• 2 slices smoked ham (or whichever cold-cuts you prefer)
  • 1/2 hazelnuts
  • 1 cup fresh basil
  • 1/4 cup low-fat cheddar or parmesan cheese
  • 1 clove of garlic
  • Olive oil
  • Salt
  • Black pepper
  • 1 spring onion

Blend the hazelnuts until finely ground. Add basil, cheese, garlic, salt and pepper, and a dash of olive oil. Blend again, adding olive oil until desired consistency. I usually add a little water to thin-out the pesto a little bit, to save on the oil.

Slice the spring onion and set aside. Place two slices of Paleo Crisp Bread on a plate and put a piece of ham on each slice. Add desired amount of pesto and garnish with spring onion.

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And voila! There you have Paleo Crisp Bread with Smoked Ham and Homemade Hazelnut Pesto!

FOOD FACT: BASIL

Screen shot 2013-06-26 at 5.02.43 PMBasil not only tastes great as a main ingredient in pesto, but it also has many surprising health benefits! Known for its anti-inflammatory properties, basil also has antioxidants that can protect the body from premature aging, skin complications and even some forms of cancer. Basil oil can be used to treat stomach complications such as constipation, cramps and indigestion as well as the common cold. (via. Motherearthliving.com).

Here’s a fun fact about basil: In Hindu cultures basil is considered a sacred plant.  In some cultures basil is a sign of love and devotion between young couples (it’s probably easier to find than mistletoe too).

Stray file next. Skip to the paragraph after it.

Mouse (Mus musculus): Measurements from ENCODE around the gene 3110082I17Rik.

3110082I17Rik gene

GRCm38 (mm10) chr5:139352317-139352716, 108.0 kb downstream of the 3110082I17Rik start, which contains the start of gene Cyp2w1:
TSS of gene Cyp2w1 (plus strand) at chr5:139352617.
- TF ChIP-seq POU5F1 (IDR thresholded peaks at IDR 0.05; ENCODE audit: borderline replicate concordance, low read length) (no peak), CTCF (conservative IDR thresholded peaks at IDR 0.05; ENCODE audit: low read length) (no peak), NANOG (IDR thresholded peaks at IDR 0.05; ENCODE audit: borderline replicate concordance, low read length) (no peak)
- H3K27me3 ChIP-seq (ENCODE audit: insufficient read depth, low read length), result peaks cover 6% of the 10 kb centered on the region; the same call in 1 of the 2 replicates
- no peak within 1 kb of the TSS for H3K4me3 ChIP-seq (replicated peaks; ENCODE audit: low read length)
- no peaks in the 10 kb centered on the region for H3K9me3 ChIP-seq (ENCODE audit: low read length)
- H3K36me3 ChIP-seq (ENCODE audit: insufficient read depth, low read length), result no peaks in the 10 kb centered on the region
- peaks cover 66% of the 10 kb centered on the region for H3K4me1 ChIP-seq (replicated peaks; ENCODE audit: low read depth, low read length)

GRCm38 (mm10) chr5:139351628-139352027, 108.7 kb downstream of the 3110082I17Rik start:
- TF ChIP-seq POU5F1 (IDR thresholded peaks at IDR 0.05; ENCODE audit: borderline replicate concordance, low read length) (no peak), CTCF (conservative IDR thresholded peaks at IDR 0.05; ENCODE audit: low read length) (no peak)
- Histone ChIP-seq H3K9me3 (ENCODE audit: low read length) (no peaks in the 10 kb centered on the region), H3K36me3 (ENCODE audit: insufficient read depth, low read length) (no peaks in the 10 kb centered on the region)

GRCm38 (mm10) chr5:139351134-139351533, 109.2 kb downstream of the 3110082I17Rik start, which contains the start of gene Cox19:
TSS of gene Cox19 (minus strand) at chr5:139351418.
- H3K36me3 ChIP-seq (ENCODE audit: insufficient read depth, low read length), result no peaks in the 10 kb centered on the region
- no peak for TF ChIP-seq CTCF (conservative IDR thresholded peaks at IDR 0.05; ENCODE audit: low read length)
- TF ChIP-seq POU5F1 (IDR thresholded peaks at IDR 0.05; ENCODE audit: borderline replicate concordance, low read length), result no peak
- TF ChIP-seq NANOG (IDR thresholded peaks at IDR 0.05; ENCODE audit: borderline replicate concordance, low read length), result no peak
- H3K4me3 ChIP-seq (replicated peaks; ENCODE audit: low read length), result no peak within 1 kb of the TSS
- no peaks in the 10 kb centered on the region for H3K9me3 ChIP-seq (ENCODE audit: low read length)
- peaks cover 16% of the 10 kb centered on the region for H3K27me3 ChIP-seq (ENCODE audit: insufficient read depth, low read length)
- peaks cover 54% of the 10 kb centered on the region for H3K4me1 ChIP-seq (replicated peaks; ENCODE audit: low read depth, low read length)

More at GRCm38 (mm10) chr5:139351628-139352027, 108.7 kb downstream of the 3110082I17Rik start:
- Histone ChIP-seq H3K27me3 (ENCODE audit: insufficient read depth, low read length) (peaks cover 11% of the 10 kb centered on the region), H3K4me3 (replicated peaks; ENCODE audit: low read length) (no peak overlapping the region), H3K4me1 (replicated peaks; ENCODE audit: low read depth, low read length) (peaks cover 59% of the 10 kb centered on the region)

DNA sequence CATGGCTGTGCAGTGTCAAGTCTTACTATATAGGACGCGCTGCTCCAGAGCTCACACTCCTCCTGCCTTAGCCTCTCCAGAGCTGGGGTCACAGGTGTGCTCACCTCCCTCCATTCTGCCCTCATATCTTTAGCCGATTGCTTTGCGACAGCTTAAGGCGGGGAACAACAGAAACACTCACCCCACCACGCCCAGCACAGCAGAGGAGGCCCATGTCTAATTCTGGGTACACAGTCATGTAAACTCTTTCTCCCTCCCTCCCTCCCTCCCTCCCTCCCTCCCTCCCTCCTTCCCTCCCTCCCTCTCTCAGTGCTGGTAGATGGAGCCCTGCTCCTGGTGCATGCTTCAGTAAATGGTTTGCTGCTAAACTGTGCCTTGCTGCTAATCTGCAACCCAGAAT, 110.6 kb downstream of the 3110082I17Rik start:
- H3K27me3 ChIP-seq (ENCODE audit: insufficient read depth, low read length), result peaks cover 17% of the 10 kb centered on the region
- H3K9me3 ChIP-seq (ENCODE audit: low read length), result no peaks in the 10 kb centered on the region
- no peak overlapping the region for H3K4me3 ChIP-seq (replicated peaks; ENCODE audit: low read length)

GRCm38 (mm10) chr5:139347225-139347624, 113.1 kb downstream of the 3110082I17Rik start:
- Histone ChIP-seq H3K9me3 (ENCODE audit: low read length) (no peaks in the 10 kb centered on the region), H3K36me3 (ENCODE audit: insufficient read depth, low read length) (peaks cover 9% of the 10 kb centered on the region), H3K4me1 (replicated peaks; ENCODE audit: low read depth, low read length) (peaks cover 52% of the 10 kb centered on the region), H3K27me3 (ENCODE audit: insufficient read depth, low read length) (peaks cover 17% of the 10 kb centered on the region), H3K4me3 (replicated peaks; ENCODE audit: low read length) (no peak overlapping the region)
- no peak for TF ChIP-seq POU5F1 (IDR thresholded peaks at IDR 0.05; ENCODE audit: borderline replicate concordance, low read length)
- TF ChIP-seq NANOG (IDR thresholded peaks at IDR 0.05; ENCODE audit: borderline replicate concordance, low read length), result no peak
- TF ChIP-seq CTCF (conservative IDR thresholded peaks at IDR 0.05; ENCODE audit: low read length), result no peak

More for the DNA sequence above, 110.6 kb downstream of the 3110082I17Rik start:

Oven baked chicken with celeriac fries

Do you find yourself craving french fries, but you’re trying to follow either a low-carb or Paleo lifestyle, and all you can make is sweet potato fries? Here’s a low-carb alternative to making your favorite fried tots, and with no guilt involved.

You can literally eat as many of these celeriac fries as you wish, and your waistline will continue shrinking with every bite!

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Even though it’s summer I reside in Denmark, and there is never, ever a guarantee for sunshine or warm temperatures in the summer months, even at the end of June. As I sit here writing my next tasty update the wind is howling tirelessly against the windows and giant rain drops are pounding on the grey tinted glass. Although I would prefer sitting on the beach with a Skinny B*tch (my favorite drink at the moment) there is one really great thing about cold summer days: you can make comfort food! Screw barbecuing freshly roasted meats and tossing light zesty salads with a cold Carlsberg in your hand, when the weather is in a bad mood there is only one thing to do, treat yourself.